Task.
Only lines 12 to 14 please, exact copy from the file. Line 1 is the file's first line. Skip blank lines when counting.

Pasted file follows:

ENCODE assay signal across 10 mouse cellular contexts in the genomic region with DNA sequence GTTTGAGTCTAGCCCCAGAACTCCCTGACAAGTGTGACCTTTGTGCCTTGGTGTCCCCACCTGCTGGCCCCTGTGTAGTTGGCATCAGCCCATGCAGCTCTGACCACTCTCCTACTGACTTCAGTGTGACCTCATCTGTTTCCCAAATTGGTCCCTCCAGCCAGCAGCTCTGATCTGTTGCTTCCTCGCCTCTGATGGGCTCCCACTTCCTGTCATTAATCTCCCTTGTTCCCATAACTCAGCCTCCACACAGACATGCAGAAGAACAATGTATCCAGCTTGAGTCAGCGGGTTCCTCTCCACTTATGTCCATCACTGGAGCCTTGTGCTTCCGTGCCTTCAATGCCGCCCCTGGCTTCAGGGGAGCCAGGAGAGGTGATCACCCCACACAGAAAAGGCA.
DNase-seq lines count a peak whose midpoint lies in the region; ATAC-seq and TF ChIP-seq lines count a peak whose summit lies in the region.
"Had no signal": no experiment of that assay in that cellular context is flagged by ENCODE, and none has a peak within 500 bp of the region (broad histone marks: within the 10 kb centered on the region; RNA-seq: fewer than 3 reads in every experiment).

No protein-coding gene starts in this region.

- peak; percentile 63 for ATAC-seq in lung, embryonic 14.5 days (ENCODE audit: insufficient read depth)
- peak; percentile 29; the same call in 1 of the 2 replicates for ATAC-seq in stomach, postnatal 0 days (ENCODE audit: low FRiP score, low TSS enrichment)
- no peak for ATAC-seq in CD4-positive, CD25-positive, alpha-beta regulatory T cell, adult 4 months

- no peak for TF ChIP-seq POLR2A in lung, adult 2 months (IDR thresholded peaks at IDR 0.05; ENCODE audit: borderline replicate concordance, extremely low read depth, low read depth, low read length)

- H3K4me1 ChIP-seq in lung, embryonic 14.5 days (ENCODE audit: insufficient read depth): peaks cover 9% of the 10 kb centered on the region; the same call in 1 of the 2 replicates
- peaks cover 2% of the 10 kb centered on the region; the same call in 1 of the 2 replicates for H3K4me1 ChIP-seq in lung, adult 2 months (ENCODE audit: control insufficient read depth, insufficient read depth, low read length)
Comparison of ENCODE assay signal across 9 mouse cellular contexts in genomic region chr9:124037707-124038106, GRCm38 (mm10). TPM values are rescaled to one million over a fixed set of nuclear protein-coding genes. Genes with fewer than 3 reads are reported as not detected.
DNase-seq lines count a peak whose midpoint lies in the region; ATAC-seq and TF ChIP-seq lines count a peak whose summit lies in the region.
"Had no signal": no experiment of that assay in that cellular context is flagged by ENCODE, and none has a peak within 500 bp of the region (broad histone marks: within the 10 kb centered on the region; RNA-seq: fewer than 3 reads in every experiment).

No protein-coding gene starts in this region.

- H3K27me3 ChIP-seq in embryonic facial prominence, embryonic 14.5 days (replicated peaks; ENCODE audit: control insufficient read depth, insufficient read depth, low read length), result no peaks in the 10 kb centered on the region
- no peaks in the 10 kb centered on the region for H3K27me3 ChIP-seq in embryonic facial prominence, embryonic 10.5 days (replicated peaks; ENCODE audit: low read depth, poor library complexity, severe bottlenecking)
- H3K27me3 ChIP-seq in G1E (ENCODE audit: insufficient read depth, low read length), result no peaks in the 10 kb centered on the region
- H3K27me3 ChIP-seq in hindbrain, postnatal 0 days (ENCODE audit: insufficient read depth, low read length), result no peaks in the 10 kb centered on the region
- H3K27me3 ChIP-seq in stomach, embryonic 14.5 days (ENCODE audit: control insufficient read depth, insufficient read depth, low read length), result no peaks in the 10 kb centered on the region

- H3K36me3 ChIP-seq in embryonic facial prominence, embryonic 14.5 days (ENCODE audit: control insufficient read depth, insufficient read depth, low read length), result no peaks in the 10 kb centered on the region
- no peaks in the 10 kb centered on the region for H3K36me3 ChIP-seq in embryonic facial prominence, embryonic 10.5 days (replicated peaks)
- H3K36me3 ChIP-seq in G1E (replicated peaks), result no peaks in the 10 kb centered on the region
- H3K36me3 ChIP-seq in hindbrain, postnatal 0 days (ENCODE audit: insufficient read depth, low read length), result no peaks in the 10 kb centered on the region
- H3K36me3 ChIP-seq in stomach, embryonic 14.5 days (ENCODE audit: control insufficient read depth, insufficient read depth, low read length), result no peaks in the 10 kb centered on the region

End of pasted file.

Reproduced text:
DNase-seq lines count a peak whose midpoint lies in the region; ATAC-seq and TF ChIP-seq lines count a peak whose summit lies in the region.
"Had no signal": no experiment of that assay in that cellular context is flagged by ENCODE, and none has a peak within 500 bp of the region (broad histone marks: within the 10 kb centered on the region; RNA-seq: fewer than 3 reads in every experiment).

No protein-coding gene starts in this region.